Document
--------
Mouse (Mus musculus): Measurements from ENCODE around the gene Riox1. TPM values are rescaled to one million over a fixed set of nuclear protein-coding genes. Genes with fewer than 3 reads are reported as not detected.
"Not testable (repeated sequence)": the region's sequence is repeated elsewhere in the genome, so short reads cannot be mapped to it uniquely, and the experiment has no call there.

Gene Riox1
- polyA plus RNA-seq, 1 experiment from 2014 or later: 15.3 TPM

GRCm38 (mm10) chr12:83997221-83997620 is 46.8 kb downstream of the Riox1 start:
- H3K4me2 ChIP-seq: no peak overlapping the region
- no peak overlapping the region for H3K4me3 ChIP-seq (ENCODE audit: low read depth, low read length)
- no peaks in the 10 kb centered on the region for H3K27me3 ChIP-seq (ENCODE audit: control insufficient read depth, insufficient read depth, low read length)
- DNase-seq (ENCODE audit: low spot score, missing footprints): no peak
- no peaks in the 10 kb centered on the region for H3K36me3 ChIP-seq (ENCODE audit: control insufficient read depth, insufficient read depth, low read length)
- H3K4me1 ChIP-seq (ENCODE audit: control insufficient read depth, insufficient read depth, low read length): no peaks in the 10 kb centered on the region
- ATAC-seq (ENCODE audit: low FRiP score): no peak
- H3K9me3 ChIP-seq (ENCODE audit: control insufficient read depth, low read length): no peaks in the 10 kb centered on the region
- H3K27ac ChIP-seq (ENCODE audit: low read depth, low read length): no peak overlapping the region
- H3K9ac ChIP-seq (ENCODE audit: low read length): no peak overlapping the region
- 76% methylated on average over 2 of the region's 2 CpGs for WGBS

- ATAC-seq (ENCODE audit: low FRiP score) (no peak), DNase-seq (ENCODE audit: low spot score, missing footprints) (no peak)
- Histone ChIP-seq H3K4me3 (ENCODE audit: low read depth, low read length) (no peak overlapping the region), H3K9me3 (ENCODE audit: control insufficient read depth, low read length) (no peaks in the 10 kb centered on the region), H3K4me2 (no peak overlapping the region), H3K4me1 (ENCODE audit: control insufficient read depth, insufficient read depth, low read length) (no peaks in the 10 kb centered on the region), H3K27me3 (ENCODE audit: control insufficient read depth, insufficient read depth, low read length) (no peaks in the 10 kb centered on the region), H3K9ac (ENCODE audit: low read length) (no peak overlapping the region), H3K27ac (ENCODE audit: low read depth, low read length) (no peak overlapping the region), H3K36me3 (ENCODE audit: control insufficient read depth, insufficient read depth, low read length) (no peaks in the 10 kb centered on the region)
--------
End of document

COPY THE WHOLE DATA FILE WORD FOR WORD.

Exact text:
Mouse (Mus musculus): Measurements from ENCODE around the gene Riox1. TPM values are rescaled to one million over a fixed set of nuclear protein-coding genes. Genes with fewer than 3 reads are reported as not detected.
"Not testable (repeated sequence)": the region's sequence is repeated elsewhere in the genome, so short reads cannot be mapped to it uniquely, and the experiment has no call there.

Gene Riox1
- polyA plus RNA-seq, 1 experiment from 2014 or later: 15.3 TPM

GRCm38 (mm10) chr12:83997221-83997620 is 46.8 kb downstream of the Riox1 start:
- H3K4me2 ChIP-seq: no peak overlapping the region
- no peak overlapping the region for H3K4me3 ChIP-seq (ENCODE audit: low read depth, low read length)
- no peaks in the 10 kb centered on the region for H3K27me3 ChIP-seq (ENCODE audit: control insufficient read depth, insufficient read depth, low read length)
- DNase-seq (ENCODE audit: low spot score, missing footprints): no peak
- no peaks in the 10 kb centered on the region for H3K36me3 ChIP-seq (ENCODE audit: control insufficient read depth, insufficient read depth, low read length)
- H3K4me1 ChIP-seq (ENCODE audit: control insufficient read depth, insufficient read depth, low read length): no peaks in the 10 kb centered on the region
- ATAC-seq (ENCODE audit: low FRiP score): no peak
- H3K9me3 ChIP-seq (ENCODE audit: control insufficient read depth, low read length): no peaks in the 10 kb centered on the region
- H3K27ac ChIP-seq (ENCODE audit: low read depth, low read length): no peak overlapping the region
- H3K9ac ChIP-seq (ENCODE audit: low read length): no peak overlapping the region
- 76% methylated on average over 2 of the region's 2 CpGs for WGBS

- ATAC-seq (ENCODE audit: low FRiP score) (no peak), DNase-seq (ENCODE audit: low spot score, missing footprints) (no peak)
- Histone ChIP-seq H3K4me3 (ENCODE audit: low read depth, low read length) (no peak overlapping the region), H3K9me3 (ENCODE audit: control insufficient read depth, low read length) (no peaks in the 10 kb centered on the region), H3K4me2 (no peak overlapping the region), H3K4me1 (ENCODE audit: control insufficient read depth, insufficient read depth, low read length) (no peaks in the 10 kb centered on the region), H3K27me3 (ENCODE audit: control insufficient read depth, insufficient read depth, low read length) (no peaks in the 10 kb centered on the region), H3K9ac (ENCODE audit: low read length) (no peak overlapping the region), H3K27ac (ENCODE audit: low read depth, low read length) (no peak overlapping the region), H3K36me3 (ENCODE audit: control insufficient read depth, insufficient read depth, low read length) (no peaks in the 10 kb centered on the region)